The way the world appears to us, it is hard to believe. Are the seven billion souls living here sanctifying the Name of G-d? Or are they living their own small, selfish lives? Are we sanctifying ourselves as spiritual beings in human bodies? Or are we vulgarizing ourselves into animals with a greater cranial capacity? (This reminds me of a news item several years ago about an exhibit of “homo sapiens” at the London Zoo. Is that all human beings are? Another specimen to view in its natural habitat?) Is the world becoming a reflection of spirituality and goodness? Are we bringing the world closer to G-d? Or are we doing far more harm than good to our fellow man, the world, and our environment?
I sometimes imagine how depressed G-d must be at times like Rosh Hashanah — if such a thing could be said. Here He is, ready to review His creations and judge man over the past year. He looks down, and what does He see? So little recognition of Him. Billions of people who have not the faintest idea who G-d is and why they were created. Billions who have grossly contorted views of theology — if they have views at all. The truth of G-d’s reality has hardly penetrated; no thought of spiritual growth, no treasuring G-d’s holy nation or the eternal values it stands for, only thoughts of surviving, making ends meet, and fulfilling man’s passions.
And one small nation remains — a nation which G-d to begin with had to set apart after practically giving up on the rest of the world. And how is that nation faring? Are we role models to the world? Is mankind learning from our example? Or are we downtrodden, despised and ridiculed, if not openly oppressed?
And how good an example are we setting to begin with? Of the 13 or so million Jews in this world (who might at least have some idea they’re Jewish), how many are even moderately observant? And of those how many are truly committed — other than just going through motions and performing some ritual? And that infinitesimal sliver of humanity is basically all G-d has to show for Himself down here, out of billions of souls — out of this great and depressing world of His. There are cryptic Talmudic passages which refer to G-d as crying in His inner chambers — over the Exile, the suffering, and the absence of the Divine Presence (see Hagigah 5b and Jeremiah 13:17). For this I fashioned My beautiful world? For this?! This is all I have out of everything I created and all I have bequeathed upon the world? Perhaps we too should occasionally shed a tear for G-d.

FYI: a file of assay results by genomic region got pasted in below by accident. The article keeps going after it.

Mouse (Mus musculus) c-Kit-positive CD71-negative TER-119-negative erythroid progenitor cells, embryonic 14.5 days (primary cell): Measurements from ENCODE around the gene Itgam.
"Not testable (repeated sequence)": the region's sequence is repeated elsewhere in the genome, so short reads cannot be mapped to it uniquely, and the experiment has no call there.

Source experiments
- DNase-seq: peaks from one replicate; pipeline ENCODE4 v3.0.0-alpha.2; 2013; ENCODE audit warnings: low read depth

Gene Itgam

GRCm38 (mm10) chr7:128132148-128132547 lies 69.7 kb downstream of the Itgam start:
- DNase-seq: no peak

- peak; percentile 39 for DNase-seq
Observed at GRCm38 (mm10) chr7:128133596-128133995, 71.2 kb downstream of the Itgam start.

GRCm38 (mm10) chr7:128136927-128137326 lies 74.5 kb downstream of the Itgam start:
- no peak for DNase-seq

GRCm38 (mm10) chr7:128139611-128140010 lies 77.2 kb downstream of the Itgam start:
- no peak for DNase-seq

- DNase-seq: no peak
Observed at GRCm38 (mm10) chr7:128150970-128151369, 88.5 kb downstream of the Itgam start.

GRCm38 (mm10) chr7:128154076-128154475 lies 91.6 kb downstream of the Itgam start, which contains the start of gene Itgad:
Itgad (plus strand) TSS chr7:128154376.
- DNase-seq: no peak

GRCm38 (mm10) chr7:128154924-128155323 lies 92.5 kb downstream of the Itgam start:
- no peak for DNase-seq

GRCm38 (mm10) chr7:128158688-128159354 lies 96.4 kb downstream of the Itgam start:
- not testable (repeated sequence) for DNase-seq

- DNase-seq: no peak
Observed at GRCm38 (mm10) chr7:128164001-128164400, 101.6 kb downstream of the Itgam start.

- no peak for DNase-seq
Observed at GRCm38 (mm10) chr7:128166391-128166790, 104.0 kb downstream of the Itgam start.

It is true that one of Judaism’s fundamental tenets is that the world will reach its fruition at the End of Days when the Messiah will arrive to redeem us. But even so, it’s hard to truly claim it was all worth it. Won’t the Messiah basically be imposing belief upon an otherwise apathetic, uncaring world — a world which would have never gotten there on its own? Will that justify everything we and all of mankind have suffered through? Will it have really all been worth it?
And this I feel is a part of our mishna’s message. We are doomed to live in a universe we cannot make sense of. We were forced into it. We would not have wished creation upon ourselves or anyone else. We are consigned to a world which we would not have wanted to be a part of — simply because to us it just does not make sense.
Of course, we are not questioning G-d’s wisdom and certainly not His ability to act as He sees fit. However, as near as human beings can figure, the world does not make sense. We, the few out of billions who recognize our Creator and attempt to serve Him, try and fail, while the vast majority of mankind does not even know enough to try. We must resign ourselves to muted service of and submission before a G-d whose ways and wisdom are incomprehensible — and in our own small and simple way, we must “examine our deeds.”
So we end our chapter (this is the final mishna) on a somber note, yet it is also a note which offers hope. Perhaps the workings of the world are beyond our ken, but “everything is according to a reckoning.” It is precisely the incomprehensible nature of the world that assures us all is just. The world — as we see it — does not make sense. Yet we are also told that this question is beyond the ability of humans to answer — and is therefore not a mystery humans must solve. We can feel secure in the knowledge that on the level of the Divine the world does make sense, and it is and will be a place of truth, justice, and beauty. We may, with assurance, leave its inner workings to that perfect yet inscrutable Being, while in our own small way, attempt to serve Him, examine our deeds, and slowly bring the world to the greatness for which it is destined.
With this and with G-d’s help, we have completed the fourth chapter.
Text Copyright © 2010 by Rabbi Dovid Rosenfeld and Torah.org.